be converted to 'range change' or
displacement in millimetres with
knowledge of the satellite radar

Three images of the same area are shown for the dates 28 June 2006, 19 May 2008 and 19 April 2010. In the first image the entire region shows close to zero displacement. In the two subsequent images, two anomalous zones approximately 1 km across have an increased displacement, with greater magnitude for the most recent image. The maximum positive displacement is between 100-120 mm.

Figure 3.
InSAR time-series product showing
cumulative surface displacement
over time for a small region in the
southern New South Wales coal
fields. The 1-dimensional
displacement observations are in
the line-of-sight of the satellite;
the slanted path between the
ground and satellite position.
The positive polarity of the
signal at two anomalous zones
indicates movement away from
the satellite (i.e. subsidence).

How InSAR Works

InSAR uses two or more Synthetic Aperture Radar (SAR) images of an area to identify surface movements through time. Remote sensing satellites that collect SAR imagery transmit pulses of microwave energy to the Earth's surface and record the amount of backscattered energy. The use of microwave energy provides an all-weather capability because of its low sensitivity to clouds and rain.

SAR images contain information on the Earth's surface in the form of the amplitude and phase components of the backscattered radar signal. The amplitude image records information on the terrain slope and surface roughness, while the phase image records information on the distance between the satellite and the Earth's surface.

Differential InSAR uses two SAR images of the same area acquired at different times. If the distance between the ground and satellite changes between the two acquisitions due to surface movement, a phase shift will occur (Figure 1).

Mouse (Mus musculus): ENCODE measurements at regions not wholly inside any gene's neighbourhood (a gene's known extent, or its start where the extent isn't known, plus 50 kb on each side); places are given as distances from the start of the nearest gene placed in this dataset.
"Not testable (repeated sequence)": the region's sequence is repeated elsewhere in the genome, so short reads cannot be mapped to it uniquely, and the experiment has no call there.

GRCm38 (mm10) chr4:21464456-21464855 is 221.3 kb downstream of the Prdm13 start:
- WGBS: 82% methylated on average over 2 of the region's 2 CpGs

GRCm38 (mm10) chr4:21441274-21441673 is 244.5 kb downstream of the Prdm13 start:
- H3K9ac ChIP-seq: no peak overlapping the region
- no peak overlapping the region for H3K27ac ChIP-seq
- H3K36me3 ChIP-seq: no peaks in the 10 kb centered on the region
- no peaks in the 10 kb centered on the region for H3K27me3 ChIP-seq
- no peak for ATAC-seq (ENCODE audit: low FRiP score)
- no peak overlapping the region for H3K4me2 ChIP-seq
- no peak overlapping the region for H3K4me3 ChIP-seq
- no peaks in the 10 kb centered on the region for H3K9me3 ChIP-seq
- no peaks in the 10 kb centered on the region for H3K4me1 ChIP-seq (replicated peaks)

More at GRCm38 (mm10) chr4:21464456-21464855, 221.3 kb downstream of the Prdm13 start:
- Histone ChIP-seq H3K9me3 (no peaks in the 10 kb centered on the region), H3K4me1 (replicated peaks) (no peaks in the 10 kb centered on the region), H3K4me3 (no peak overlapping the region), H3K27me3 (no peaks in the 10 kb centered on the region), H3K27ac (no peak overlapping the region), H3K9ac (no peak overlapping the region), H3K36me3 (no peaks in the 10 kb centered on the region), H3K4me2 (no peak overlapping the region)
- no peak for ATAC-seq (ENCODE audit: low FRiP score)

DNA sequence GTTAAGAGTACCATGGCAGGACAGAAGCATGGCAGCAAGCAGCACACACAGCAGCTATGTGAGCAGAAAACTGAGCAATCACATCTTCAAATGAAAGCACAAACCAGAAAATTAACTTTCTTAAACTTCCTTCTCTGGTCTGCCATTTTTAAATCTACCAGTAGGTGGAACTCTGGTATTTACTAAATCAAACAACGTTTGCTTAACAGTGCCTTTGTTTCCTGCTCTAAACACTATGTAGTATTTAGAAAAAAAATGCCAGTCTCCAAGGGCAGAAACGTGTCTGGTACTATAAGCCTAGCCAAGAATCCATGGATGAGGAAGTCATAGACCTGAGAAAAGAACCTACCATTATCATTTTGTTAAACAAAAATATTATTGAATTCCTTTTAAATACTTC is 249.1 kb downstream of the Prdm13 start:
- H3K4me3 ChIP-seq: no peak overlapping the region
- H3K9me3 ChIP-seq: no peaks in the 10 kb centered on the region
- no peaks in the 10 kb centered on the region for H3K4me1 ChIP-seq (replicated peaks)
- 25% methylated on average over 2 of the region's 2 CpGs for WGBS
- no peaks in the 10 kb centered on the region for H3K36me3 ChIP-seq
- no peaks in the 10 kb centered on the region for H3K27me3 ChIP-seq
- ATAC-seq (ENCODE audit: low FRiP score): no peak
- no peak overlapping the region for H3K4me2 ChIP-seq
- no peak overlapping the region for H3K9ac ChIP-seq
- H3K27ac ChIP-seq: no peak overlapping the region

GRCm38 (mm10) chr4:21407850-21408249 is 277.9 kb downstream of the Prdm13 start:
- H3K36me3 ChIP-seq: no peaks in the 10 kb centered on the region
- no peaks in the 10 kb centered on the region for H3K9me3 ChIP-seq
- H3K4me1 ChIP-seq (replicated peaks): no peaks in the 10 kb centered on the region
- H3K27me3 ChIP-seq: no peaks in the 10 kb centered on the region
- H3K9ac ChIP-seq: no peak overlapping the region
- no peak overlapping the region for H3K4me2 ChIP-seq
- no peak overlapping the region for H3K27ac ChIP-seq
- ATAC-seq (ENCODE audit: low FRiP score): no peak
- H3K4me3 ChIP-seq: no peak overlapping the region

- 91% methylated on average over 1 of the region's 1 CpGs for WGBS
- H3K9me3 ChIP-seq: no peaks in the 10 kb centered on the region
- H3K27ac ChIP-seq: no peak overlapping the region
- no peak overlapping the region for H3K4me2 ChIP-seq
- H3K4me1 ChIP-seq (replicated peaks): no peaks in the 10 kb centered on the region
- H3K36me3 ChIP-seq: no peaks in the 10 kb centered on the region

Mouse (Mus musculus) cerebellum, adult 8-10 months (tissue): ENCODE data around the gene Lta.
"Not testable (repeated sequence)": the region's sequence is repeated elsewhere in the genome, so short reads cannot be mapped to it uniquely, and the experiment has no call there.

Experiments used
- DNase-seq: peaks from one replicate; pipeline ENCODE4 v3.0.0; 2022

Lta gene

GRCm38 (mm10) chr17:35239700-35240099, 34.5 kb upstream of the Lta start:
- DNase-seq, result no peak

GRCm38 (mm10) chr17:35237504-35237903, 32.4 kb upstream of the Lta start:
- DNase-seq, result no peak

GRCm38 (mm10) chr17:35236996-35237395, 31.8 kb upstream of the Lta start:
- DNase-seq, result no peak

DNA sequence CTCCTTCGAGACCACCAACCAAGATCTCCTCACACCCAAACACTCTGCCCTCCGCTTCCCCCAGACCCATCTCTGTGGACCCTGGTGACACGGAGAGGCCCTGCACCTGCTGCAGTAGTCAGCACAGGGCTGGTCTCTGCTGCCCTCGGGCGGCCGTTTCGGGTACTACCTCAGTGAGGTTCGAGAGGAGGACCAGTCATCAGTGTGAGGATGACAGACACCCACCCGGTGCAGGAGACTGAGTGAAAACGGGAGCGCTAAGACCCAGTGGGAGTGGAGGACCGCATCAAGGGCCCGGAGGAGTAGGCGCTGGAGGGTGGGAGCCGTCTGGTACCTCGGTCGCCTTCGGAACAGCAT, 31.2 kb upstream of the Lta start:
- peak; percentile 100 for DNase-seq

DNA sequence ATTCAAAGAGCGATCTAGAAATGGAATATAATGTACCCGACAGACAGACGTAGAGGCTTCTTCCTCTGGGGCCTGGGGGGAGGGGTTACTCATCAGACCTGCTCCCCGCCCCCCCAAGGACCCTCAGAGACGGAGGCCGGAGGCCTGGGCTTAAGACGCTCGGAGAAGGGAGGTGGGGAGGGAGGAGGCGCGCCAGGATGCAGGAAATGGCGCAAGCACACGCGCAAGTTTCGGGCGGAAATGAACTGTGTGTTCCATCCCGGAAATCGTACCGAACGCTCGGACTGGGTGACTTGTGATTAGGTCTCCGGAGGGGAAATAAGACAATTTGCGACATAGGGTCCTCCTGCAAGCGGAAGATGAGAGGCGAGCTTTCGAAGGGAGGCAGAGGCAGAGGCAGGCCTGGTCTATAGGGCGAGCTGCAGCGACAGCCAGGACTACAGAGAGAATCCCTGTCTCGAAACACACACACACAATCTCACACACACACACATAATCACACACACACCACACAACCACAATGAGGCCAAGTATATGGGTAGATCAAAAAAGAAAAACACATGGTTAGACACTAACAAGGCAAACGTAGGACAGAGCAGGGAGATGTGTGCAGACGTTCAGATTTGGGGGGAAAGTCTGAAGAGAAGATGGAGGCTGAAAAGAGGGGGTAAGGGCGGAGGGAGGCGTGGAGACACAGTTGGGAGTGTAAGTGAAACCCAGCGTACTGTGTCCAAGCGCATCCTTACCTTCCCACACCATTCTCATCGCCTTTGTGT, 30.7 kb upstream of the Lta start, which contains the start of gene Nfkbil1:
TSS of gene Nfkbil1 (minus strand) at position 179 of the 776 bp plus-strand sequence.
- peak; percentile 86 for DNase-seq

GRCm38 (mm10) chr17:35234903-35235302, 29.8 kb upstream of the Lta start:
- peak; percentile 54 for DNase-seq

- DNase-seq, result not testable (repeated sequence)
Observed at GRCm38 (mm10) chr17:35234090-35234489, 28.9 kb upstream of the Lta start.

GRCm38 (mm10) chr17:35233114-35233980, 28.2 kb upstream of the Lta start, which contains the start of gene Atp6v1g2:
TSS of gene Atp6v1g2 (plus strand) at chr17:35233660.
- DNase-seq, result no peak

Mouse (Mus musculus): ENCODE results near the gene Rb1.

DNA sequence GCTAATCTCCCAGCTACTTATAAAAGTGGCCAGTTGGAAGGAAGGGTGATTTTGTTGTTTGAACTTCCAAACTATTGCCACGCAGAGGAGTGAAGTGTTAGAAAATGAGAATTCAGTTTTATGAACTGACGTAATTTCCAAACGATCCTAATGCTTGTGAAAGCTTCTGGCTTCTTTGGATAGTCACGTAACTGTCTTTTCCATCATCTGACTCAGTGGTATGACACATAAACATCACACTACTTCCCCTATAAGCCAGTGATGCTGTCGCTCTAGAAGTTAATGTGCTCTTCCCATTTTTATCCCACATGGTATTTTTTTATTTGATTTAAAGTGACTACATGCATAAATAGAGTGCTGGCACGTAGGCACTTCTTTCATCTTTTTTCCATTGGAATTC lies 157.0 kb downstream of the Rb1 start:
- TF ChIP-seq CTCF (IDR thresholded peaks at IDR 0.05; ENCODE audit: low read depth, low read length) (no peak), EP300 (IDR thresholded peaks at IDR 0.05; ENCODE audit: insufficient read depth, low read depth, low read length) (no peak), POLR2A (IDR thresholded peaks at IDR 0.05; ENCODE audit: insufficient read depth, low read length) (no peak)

When mapped spatially the phase shift is a 'wrapped' signal within a range of 2¿ radians that appears as a series of interference fringes in an interferogram (Figure 2A). When this interferogram is unwrapped, the number of fringes is summed to give a continuous field of relative phase change (Figure 2B). When first processed, the initial interferogram contains a number of signal components, such as residual signals due to the orbital geometry of the satellite and signals due to the different atmospheric conditions at the time of the two acquisitions. After processing a network of interferograms, the signal component originating from surface movement can be isolated.

InSAR Products

By combining a network of multiple interferograms over a region, velocity map and time-series products can be generated (Figure 3). A velocity map gives the surface movement for each image pixel averaged over the total observation period whereas the time-series product shows the history of surface positions for a pixel at each acquisition time. The former is useful for mapping geophysical processes that occur steadily through time, for example the build-up of strain at a locked crustal fault zone. The latter is useful for detecting geophysical processes that vary considerably through time and may cause fluctuations in the direction of surface movement, for example the inflation and deflation of a magma chamber beneath an active volcano.